How to Transform Your Academic, Ph.D. CV into Industry Resume
Whether you are a recent Ph.D. graduate, a post-doc, or a university lecturer considering a career move, start by preparing your resume and cover letter in line with the expectations of your potential hiring managers outside of the academic world. To do this, research target roles and companies, create your networking strategy, and learn from individuals who made a similar transition.
This article answers some common questions about curriculum vitae, industry resumes, transferrable skills, and positioning your academic experience for industry or NGO roles.
I have not decided if I want to leave the academic world completely. What are the benefits of transitioning to industry roles?
You have a variety of opportunities in the non-profit sector, government, private companies, and universities. Start by identifying the top skills you love applying every day in your work so it does not always feel like work. Once you have a list of these skills, research your target industries. The best place to start may be to ask yourself what problems you want to be solving, on a daily basis, at work for the next 2-5+ years. Then, ask yourself a few questions about your personality and lifestyle: what are some of the tasks that energize and inspire you the most? What are the tasks that drain your energy the most? Based on these ideas, you will be able to brainstorm roles and types of organizations that are right for you at this stage.
This is also a good time to talk to your network. Current colleagues, professors, fellow colleagues at industry associations, friends, and your university’s alumni may provide insights into available opportunities. If you are a recent graduate, you may also consider identifying professionals on LinkedIn whose job you would like to do and ask them for informational interviews – 20-minute conversations (phone or video) about their role, key responsibilities, and the path they took to it.
I have made a firm decision to transition from my academic work and I have researched potential roles. How do I make sure that I speak their language when I apply?
Start by printing out the job description and highlighting the top requirements. Research the company carefully. Understand where your role fits in the company and who you will be reporting to. Identify the main problems this role/department will be working on. When preparing your career materials, strive to address the top 3-5 jobs requirements with specific examples. Qualify and quantify achievements and be precise about the outcomes of your work (positive student evaluations, publications, improvements to policies or programs, new teaching methods introduced, processes improved, costs saved, essential decisions initiated, etc.).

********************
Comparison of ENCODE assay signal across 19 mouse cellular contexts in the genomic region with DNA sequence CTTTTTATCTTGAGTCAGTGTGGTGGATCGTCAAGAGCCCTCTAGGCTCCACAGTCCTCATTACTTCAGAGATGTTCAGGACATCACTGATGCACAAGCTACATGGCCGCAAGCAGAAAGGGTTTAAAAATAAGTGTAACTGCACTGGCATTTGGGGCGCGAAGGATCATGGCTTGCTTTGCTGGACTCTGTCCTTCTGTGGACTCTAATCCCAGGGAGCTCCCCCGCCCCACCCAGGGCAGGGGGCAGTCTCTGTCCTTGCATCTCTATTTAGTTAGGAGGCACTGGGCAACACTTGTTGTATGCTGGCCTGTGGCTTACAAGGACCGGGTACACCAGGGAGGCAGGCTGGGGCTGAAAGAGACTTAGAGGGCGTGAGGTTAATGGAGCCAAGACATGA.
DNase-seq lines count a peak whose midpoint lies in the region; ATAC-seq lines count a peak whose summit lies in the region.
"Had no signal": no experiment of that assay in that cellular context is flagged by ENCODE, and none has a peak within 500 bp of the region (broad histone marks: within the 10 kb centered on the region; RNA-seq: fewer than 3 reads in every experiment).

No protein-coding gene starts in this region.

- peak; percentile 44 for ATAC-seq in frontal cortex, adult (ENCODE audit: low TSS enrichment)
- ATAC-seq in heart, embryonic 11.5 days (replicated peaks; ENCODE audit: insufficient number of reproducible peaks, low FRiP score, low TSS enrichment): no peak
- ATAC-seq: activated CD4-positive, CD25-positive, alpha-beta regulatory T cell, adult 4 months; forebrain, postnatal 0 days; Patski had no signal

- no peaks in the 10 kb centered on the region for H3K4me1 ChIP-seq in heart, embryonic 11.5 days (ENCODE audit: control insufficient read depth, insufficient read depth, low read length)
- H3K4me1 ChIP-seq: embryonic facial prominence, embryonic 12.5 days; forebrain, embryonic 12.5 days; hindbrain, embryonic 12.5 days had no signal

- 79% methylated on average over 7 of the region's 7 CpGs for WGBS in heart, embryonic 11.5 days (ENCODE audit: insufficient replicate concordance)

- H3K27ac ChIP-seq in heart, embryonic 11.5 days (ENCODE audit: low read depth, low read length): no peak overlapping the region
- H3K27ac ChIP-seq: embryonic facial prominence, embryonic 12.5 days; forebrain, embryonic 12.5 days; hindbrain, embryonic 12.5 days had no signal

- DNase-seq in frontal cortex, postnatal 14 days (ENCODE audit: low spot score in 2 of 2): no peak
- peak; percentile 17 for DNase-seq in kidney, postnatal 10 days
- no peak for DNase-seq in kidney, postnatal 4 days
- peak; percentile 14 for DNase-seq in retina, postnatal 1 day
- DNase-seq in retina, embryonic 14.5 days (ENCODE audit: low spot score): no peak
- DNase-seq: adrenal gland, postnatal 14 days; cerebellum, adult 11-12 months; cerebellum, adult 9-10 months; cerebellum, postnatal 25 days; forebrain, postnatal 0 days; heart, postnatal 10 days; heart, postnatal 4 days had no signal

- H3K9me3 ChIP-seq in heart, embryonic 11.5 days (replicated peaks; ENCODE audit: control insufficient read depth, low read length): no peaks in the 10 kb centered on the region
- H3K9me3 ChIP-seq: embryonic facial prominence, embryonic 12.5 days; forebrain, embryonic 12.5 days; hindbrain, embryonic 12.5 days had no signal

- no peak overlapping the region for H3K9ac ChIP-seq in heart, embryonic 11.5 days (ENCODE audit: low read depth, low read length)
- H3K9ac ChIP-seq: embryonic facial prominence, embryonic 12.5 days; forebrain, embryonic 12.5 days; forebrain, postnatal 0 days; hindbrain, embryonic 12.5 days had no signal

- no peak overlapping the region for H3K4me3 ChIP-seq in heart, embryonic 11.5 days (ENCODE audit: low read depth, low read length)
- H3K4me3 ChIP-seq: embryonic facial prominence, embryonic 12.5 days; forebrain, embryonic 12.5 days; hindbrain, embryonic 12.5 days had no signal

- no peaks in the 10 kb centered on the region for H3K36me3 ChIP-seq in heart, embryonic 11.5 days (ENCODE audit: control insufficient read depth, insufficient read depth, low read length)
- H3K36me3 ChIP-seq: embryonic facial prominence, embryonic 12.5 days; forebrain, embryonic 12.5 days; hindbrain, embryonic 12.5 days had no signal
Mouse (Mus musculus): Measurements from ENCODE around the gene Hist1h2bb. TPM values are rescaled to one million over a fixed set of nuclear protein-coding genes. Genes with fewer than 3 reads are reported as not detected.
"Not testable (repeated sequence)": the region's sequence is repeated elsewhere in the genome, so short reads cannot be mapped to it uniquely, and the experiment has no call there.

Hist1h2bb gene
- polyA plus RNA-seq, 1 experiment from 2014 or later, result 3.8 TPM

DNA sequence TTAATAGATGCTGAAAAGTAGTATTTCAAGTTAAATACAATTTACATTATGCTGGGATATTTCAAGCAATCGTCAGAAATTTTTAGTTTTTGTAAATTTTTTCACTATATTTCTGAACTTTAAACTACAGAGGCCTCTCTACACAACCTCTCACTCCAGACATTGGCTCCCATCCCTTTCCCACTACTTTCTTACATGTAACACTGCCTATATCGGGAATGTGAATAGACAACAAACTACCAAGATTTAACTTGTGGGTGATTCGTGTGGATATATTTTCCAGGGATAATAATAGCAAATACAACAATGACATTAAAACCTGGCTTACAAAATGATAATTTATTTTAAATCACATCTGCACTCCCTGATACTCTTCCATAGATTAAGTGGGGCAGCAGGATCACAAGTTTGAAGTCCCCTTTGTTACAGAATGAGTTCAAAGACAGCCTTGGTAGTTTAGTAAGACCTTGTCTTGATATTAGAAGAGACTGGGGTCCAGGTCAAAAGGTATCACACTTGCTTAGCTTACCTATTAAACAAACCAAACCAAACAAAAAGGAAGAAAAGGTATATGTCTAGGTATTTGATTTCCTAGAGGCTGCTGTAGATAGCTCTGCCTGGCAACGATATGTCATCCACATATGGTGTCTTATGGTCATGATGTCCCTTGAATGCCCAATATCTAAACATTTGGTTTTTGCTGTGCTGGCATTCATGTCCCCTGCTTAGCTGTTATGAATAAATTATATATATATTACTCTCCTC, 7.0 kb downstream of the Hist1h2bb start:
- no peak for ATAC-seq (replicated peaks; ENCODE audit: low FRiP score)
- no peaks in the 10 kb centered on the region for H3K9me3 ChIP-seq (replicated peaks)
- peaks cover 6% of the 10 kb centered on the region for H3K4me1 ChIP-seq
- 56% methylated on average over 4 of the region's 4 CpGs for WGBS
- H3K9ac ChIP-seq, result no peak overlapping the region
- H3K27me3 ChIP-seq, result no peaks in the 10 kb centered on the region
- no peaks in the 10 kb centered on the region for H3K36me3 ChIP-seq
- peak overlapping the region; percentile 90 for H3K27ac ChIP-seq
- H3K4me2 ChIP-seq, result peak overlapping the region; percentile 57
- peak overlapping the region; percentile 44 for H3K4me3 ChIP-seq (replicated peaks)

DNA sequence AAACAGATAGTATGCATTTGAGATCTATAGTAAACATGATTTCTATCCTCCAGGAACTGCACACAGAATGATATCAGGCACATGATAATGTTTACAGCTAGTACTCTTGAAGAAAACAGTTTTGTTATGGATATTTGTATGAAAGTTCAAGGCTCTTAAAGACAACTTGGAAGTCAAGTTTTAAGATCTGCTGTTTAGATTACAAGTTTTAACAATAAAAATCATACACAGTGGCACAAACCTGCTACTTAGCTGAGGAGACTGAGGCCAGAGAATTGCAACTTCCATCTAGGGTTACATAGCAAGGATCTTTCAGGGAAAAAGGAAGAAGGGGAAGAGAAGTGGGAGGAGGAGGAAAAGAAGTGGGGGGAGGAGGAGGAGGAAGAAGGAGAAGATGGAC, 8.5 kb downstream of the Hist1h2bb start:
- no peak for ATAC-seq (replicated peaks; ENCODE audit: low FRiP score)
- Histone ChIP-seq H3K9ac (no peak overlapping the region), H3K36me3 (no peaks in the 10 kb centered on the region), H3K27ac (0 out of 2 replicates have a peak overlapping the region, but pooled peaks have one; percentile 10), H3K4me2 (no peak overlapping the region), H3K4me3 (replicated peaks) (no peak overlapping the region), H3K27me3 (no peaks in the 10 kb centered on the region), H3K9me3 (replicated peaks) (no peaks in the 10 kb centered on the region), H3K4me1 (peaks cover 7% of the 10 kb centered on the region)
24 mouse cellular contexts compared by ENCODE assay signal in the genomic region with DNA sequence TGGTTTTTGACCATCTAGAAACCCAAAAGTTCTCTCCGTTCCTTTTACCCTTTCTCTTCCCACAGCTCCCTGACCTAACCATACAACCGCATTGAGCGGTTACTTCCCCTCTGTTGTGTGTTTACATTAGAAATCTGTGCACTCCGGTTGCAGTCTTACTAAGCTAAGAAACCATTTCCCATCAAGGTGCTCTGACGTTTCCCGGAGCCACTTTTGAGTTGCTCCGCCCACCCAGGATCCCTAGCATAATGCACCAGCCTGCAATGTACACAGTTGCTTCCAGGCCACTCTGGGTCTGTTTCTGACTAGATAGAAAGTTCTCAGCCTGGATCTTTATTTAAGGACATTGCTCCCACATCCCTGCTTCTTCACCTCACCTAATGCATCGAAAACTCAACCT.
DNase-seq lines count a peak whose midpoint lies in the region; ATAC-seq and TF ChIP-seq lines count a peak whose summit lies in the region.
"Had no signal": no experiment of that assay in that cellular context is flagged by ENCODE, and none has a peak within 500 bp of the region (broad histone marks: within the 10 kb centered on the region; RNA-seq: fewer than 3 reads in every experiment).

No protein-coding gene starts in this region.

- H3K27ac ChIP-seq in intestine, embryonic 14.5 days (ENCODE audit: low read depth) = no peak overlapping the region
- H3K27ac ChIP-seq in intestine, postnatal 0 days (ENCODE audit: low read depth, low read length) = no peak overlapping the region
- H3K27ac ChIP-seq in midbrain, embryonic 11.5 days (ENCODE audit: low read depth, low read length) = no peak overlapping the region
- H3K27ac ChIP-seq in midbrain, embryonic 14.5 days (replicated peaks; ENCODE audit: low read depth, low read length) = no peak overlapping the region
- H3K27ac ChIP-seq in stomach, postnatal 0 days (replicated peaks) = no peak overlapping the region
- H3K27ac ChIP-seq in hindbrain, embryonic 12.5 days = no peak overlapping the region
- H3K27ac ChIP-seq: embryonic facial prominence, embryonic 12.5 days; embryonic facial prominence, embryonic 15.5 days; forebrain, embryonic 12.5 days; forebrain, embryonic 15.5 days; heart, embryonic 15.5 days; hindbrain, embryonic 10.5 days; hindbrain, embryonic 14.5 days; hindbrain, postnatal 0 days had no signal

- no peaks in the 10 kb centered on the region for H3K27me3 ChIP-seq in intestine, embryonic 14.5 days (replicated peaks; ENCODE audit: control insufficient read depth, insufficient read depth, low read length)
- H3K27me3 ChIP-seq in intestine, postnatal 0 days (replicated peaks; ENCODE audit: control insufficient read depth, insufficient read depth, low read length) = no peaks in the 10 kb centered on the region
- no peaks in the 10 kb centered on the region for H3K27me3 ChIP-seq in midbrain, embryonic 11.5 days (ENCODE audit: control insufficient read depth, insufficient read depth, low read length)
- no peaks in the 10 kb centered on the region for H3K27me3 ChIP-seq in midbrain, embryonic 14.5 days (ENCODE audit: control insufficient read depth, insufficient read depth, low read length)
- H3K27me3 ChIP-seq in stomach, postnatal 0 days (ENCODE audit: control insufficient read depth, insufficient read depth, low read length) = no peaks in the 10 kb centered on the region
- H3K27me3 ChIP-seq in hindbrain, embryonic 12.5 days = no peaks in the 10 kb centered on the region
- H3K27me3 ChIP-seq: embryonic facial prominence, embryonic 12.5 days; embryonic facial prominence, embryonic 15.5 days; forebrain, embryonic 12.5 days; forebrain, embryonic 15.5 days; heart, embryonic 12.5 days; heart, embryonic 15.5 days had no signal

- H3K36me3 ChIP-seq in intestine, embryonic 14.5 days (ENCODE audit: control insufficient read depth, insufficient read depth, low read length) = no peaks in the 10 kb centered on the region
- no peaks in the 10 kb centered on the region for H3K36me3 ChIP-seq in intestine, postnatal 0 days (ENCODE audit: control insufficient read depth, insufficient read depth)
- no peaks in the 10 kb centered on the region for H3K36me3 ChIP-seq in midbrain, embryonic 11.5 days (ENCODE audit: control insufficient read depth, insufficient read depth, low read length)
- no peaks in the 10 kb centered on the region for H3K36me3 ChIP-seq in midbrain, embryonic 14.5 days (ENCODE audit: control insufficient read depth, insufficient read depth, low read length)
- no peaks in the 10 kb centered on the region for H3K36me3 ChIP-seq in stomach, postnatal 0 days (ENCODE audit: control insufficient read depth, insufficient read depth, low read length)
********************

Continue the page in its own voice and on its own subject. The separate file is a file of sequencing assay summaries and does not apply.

Once you have a firm (initial) understanding of the role and the environment, update your resume and cover letter to highlight the expertise they seek. Edit career summary section, areas of expertise, and your cover letter.
What are the best ways to research companies when job hunting after a Ph.D. or a post-doc?
Research the target company in detail: use their website, YouTube channel, other social media channels, brochures, and LinkedIn to view who works there, what their latest projects were, and how they have performed over the past few years. To find the company’s performance data, salary information, and past employee reviews, use the following resources: Glassdoor, PayScale, Salary.com, professional association member surveys, and/or Department of Labor.
Check the organizational structure for the levels of seniority and reporting. Research the company’s financial health: staff turnover rates, investment and growth data, debt, or merger plans. This information can be pieced together using the company’s annual reports, Better Business Bureau, LinkedIn, dnb.com, crunchbase.com, business journals and newspapers, Wikipedia, independent employer surveys, LexisNexis, PrivCo, or Bloomberg (via your library subscription). You can also use Boolean search to look up a specific topic of interest as related to this company’s activities.
Should I start with an entry-level position if I do not have any industry experience?